[4] Today, like readers of the seventeenth century, we are also struck by this spectacle through the designs and engravings of François Chauveau, reprinted in the Christian Delmas edition and also accessible through various online resources.

[5] Christian Delmas breaks down the likely musical line-up as nine choruses, four Airs, and one “Air dialogué.” (Andromède, xxvii-xxviii). Although we know where music was probably sung thanks to didascalie and the poetry, all that survives of the Andromède score is the music for one “Air à quatre parties” in which the manuscript only preserved the haute-contre, taille, and basse parts (the missing soprano part is what makes it difficult to know what the dominant melody would have been). The score is in Airs à quatre parties de Sieur Dassoucy (Paris: Ballard, 1653). For a detailed study of the music in this machine play, see John S. Powell,“Music and Corneille’s Andromède” in L’Esprit français et la musique en Europe: Emergence, influence et limites d’une doctrine esthétique, 191-207, ed. By Michelle Biget and Rainer Schmusch (New York: Georg Ulms Verlag, 2007).

[6] See Delmas’ introduction in Andromède.

[7] For a full account of the reception and initial productions of Andromède, see the introduction to Christian Delmas’ edition.

[8] When Aristotle ranks the six essential components of a successful tragedy, melody and spectacle are ranked dead last (Aristotle, Poetics, VI). 

[9] As we can see in the epigraph to this essay, the excess of Italian modes were less serious and more likely to provoke laughter and ridicule.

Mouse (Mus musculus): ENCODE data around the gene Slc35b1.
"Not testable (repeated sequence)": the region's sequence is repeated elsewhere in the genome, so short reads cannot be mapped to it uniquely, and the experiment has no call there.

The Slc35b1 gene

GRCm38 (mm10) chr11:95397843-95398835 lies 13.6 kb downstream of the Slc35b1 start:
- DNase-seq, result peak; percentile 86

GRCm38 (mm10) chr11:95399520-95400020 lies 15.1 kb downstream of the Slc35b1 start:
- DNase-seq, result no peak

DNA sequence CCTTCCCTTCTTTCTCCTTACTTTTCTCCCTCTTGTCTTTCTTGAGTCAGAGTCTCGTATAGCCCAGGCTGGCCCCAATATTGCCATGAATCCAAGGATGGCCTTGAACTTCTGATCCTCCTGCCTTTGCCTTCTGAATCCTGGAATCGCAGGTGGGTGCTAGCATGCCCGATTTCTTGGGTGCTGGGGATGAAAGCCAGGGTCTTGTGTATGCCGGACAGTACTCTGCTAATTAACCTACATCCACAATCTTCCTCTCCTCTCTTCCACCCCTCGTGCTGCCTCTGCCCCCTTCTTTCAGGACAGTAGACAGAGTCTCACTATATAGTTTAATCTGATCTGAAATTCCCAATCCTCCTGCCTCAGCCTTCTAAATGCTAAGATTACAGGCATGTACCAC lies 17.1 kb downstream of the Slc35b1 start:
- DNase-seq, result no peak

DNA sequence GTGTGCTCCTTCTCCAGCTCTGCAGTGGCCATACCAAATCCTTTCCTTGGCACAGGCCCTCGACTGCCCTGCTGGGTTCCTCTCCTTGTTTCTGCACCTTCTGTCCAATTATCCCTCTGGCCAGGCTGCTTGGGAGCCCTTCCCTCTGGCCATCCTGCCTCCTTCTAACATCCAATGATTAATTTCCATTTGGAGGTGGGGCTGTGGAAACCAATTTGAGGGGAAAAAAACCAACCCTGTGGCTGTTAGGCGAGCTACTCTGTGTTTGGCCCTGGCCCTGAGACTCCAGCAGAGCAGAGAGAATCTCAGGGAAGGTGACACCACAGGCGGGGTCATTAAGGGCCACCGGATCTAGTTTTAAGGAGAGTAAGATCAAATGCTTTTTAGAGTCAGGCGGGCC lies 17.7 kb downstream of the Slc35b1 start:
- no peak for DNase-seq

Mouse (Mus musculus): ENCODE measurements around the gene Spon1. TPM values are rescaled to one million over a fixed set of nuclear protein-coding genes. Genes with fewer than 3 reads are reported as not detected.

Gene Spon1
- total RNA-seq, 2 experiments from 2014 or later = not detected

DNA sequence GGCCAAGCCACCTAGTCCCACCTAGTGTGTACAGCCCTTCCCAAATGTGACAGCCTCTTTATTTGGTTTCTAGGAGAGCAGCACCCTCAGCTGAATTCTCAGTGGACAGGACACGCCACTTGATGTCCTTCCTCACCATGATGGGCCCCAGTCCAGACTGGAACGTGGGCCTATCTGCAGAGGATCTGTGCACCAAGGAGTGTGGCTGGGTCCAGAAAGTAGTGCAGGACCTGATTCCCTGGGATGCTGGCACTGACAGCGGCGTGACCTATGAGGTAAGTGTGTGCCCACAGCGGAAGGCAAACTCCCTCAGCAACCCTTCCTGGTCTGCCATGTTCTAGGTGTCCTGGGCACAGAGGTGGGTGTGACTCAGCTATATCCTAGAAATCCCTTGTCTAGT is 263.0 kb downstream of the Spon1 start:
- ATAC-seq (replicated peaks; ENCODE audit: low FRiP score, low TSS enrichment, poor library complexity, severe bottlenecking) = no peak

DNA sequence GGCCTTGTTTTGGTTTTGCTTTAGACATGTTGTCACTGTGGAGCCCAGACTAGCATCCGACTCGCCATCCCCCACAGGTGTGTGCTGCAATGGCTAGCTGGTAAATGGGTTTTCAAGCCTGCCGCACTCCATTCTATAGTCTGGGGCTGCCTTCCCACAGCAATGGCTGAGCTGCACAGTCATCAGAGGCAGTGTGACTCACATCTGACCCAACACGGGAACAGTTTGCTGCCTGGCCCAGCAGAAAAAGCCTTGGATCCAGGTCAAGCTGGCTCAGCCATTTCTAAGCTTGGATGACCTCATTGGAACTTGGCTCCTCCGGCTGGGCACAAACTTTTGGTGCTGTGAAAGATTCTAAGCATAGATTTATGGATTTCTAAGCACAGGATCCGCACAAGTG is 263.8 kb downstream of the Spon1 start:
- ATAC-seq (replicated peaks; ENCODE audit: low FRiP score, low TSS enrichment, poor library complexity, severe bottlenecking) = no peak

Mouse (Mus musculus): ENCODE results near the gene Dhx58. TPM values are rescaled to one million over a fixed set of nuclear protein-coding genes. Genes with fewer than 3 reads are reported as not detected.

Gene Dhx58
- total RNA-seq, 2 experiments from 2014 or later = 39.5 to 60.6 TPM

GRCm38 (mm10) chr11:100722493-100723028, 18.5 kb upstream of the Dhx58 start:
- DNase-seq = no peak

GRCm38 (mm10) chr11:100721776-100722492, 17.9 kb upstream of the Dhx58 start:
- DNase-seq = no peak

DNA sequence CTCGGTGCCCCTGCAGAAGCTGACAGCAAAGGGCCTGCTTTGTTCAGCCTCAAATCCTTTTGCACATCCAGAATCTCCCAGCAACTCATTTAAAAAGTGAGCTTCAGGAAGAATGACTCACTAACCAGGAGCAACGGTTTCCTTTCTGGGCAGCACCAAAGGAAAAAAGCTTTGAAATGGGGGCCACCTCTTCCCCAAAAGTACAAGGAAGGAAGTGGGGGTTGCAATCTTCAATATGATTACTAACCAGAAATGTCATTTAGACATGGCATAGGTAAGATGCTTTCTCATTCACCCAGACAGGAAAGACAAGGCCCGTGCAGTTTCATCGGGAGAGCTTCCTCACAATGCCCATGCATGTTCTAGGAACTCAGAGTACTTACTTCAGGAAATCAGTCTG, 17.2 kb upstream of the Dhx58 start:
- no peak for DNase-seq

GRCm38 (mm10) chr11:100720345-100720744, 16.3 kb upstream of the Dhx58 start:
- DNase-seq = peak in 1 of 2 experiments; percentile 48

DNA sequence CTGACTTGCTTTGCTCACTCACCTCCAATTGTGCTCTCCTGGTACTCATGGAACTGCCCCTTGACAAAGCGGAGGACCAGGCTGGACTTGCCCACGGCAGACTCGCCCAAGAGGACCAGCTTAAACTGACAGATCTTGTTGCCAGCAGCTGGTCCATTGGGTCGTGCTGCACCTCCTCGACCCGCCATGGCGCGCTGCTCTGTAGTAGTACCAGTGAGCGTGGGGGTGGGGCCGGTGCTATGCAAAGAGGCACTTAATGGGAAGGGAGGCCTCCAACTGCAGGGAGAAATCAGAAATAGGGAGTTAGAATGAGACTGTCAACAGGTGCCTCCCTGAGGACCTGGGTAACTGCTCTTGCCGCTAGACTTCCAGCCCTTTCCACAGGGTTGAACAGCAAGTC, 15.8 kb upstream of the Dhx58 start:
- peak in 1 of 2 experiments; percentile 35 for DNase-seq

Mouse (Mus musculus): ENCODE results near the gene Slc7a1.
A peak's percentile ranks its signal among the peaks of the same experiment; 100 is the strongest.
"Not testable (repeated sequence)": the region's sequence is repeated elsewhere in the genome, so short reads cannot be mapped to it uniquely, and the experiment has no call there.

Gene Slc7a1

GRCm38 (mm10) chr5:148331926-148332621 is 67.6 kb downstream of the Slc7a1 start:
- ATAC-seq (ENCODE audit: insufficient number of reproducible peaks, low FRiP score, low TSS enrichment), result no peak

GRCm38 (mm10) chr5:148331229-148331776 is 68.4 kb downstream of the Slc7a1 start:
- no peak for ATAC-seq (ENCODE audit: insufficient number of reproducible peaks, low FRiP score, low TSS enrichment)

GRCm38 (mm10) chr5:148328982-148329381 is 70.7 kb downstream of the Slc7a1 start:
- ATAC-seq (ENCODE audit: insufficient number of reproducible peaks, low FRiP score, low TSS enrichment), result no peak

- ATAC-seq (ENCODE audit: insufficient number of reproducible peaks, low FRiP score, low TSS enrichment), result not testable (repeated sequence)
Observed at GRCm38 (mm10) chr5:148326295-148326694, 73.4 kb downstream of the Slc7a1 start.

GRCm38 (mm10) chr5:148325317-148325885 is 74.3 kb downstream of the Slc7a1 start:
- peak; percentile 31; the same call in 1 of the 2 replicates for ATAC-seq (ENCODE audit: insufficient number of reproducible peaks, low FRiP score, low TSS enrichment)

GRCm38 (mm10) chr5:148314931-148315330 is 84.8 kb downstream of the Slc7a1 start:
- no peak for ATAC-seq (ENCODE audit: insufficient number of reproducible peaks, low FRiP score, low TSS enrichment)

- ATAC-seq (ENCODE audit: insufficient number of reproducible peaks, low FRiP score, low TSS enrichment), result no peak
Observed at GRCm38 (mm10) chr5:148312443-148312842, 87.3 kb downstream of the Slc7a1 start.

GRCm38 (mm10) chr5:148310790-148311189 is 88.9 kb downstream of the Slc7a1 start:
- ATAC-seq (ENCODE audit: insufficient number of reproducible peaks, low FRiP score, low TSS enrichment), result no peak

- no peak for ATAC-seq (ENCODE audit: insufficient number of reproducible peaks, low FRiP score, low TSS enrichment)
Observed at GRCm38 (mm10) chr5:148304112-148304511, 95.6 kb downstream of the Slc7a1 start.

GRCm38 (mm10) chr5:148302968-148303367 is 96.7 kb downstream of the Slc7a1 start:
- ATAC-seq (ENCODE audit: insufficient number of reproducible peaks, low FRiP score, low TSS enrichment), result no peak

[10] John D. Lyons studied the concept of training the early modern imagination through the novel in these terms in Before Imagination: Embodied Thought from Montaigne to Rousseau (Palo Alto: Stanford University Press, 2005).

[11] As Joseph Harris explains, “regulars” like Chapelain were even known to argue that music was a helpful aspect for the illusion of a play, but that it was ultimately the challenge of getting an audience to harmonize several forms of representation at once (dialogue, machines, music, dance, and so forth) that posed serious problems to the “impulses” of the spectators (45-47).

[12] See, for example, his “Excuse à Ariste.”

[13] See Gethner on how her “realistic” reaction to her imminent death defies the tragic hierarchy of values “in which self-preservation is never given high priority” (55). This self-preservation is the same inglorious quality that renders Phinée, who chooses not to sacrifice his safety for the sake of his endangered betrothed, unworthy of Andromède’s love. See Gethner (60). Gethner ultimately argues that the etymological sense of “générosité” as “genus” or “race” is at the heart of Corneille’s recasting of the tragic hero in his machine plays as one whose birth dictates their merit, or heroism as preordained.

[14] On this point, see also Harris, Inventing the Spectator,77.

[15] For a current definition of this term, see: “Director/directing,” The Oxford Encyclopedia of Theatre and Performance,                                                                    < http://www.oxford-theatreandperformance.com > [Accessed April 20, 2012]: “In earlier ages in the West theatrical production was generally in the hands of the playwrightor the actors. The ancient Greekdramatists taught or coached the actors in their texts, while the training and costumingof the choruswere nominally in the hands of the chorêgus[sic], the wealthy citizen who, out of civic duty, financed the performance.” My thanks go to Corinne Noirot for helping me realize the link between Cassiope and the chorêgos.